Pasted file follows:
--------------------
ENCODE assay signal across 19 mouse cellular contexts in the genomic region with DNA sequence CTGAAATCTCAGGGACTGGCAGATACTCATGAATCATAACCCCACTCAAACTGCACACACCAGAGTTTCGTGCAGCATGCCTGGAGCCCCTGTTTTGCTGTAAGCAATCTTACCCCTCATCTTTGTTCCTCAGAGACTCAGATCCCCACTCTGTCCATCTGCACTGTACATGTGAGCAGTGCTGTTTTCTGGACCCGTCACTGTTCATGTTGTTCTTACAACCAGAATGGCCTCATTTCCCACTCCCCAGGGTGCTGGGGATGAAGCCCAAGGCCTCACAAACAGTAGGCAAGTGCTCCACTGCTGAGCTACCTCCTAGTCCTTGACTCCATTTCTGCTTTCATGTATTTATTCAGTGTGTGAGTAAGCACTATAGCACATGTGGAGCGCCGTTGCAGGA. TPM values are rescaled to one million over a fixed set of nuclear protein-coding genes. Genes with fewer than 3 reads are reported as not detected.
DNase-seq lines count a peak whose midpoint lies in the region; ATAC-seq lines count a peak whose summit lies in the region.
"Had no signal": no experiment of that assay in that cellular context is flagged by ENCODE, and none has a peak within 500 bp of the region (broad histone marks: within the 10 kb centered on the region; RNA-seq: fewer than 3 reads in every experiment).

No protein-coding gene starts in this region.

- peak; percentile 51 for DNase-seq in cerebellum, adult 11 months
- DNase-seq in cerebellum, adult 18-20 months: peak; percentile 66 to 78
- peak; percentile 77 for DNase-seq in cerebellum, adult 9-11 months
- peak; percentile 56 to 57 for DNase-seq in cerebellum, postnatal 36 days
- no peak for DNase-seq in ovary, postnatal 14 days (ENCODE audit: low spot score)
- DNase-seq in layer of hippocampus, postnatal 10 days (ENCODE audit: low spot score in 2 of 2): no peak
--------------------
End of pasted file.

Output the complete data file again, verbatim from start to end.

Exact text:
ENCODE assay signal across 19 mouse cellular contexts in the genomic region with DNA sequence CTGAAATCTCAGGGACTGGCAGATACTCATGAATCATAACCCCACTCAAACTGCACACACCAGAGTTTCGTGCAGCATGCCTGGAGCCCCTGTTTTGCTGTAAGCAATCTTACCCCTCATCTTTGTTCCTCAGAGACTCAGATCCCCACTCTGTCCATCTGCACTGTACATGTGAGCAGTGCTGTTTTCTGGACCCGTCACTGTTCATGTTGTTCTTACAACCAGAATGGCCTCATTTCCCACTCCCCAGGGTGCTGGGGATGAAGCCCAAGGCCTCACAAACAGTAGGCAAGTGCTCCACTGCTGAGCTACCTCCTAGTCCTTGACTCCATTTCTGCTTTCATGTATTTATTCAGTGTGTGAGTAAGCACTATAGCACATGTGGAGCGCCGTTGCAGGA. TPM values are rescaled to one million over a fixed set of nuclear protein-coding genes. Genes with fewer than 3 reads are reported as not detected.
DNase-seq lines count a peak whose midpoint lies in the region; ATAC-seq lines count a peak whose summit lies in the region.
"Had no signal": no experiment of that assay in that cellular context is flagged by ENCODE, and none has a peak within 500 bp of the region (broad histone marks: within the 10 kb centered on the region; RNA-seq: fewer than 3 reads in every experiment).

No protein-coding gene starts in this region.

- peak; percentile 51 for DNase-seq in cerebellum, adult 11 months
- DNase-seq in cerebellum, adult 18-20 months: peak; percentile 66 to 78
- peak; percentile 77 for DNase-seq in cerebellum, adult 9-11 months
- peak; percentile 56 to 57 for DNase-seq in cerebellum, postnatal 36 days
- no peak for DNase-seq in ovary, postnatal 14 days (ENCODE audit: low spot score)
- DNase-seq in layer of hippocampus, postnatal 10 days (ENCODE audit: low spot score in 2 of 2): no peak